Four generations have been born in the century – this weekend – since New Zealand forces struggled to the top of Chunuk Bair, then a bare mountain range in the centre of the Gallipoli peninsula.
They had come there from the uttermost ends of the Earth – a symbol of the way in which industrial power revolutionised world transport. And they died there in another symbol of its power: the machine gun, high-explosive shell, and rifle bullets.
From our perspective, a century on, the two-day struggle for this barren peak, half a world away from home, was our national baptism of fire – the moment when New Zealand first stood as a nation on the world stage. Today it’s viewed as one of the key originating moments of our current sense of national identity.
At the time it wasn’t. Soldiers fought, then and for much of the rest of the war, for Empire. New Zealand was ‘our country’, but Britain was ‘our nation’. This sense of dual nationality framed our self-view for much of the rest of the twentieth century.
Our true sense of nationhood, I have always argued, did not emerge until the 1980s, bursting forth after gestating for a generation inside the prison of ‘fortress New Zealand’ with its enduring sense that Britain was somehow ‘home’, even for people who had never set foot there.
It was in this context that Chunuk Bair was reinvented – and the first reinvention came in fiction, Maurice Shadbolt’s seminal play Once On Chunuk Bair (1982). In this dramatic work he rehabilitated not just the image of William Malone – the man often blamed for New Zealand’s inability to hold the mountain against massive Turkish counter-attacks – but also re-framed the battle in context of the early 1980s, a time when New Zealand was finally realising that its self-view as a dual colony and small nation had long passed its use-by date.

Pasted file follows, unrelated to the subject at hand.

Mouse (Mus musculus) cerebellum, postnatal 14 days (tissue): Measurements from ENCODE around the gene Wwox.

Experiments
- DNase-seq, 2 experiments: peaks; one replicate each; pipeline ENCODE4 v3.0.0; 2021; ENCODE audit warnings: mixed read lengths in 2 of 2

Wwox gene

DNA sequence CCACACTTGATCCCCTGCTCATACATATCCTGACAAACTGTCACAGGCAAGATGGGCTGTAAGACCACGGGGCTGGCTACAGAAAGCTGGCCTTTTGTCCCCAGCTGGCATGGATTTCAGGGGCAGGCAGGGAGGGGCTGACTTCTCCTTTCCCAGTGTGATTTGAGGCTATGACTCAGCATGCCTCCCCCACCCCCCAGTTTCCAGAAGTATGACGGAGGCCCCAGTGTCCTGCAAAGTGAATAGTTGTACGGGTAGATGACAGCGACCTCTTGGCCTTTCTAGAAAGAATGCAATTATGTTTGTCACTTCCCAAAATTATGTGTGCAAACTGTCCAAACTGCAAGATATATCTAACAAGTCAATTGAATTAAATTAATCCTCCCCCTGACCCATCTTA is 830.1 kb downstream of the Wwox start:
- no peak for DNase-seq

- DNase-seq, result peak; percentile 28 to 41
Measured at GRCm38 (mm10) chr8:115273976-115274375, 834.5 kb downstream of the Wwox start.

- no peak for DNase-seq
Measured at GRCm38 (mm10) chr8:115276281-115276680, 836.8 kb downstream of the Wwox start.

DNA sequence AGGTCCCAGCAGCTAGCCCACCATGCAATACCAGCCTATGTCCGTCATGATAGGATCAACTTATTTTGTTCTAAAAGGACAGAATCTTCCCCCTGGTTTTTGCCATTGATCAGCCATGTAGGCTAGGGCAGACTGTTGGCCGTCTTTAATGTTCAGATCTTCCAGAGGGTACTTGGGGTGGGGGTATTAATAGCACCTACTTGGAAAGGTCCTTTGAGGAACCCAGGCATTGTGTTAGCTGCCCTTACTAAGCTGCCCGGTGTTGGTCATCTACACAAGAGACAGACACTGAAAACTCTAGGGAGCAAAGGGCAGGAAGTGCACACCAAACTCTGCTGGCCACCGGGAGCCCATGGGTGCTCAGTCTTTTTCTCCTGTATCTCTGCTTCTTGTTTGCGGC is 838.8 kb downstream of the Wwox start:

Changing our view of history is often tricky, particularly when the difference between being hailed by New Zealand’s academic community as a ‘visionary’ and abused by them for being ‘wrong’ is usually a matter of which in-crowd the historian has favour with.
Shadbolt could do it because fiction is a vehicle for carrying more truth – through metaphor and other devices – than reality; but it is also a plausibly deniable truth as far as the academy is concerned.
His re-casting fitted the emerging self-image of an independent New Zealand well, paving the way for further reinvention that largely remains the way we see that battle today.
It’s not surprising. History isn’t ever about the past. It’s about today – about understanding where we’ve come from, and the journey from the past to the present. And as the present constantly changes – slipping, as the song says, into the future – so too does that window on the past. We constantly re-frame the way we see things.
Will our view of Chunuk Bair change again? Almost certainly. The early 1980s brought a flurry of new views about New Zealand’s history, ranging from foolishly ignorant assertions about the invention of trench warfare to complex intellectualised claims that colonial society lacked a society. Yesterday’s ‘revisionism’ has become today’s ‘orthodoxy’; and as time’s moved on it’s possible to see that view as a product of a time when New Zealand was finally shaking off the mind-set of being a British colony.
Perhaps it’s time to re-think that again. And the onus is on historians to lead the way. If they dare.
Copyright © Matthew Wright 2015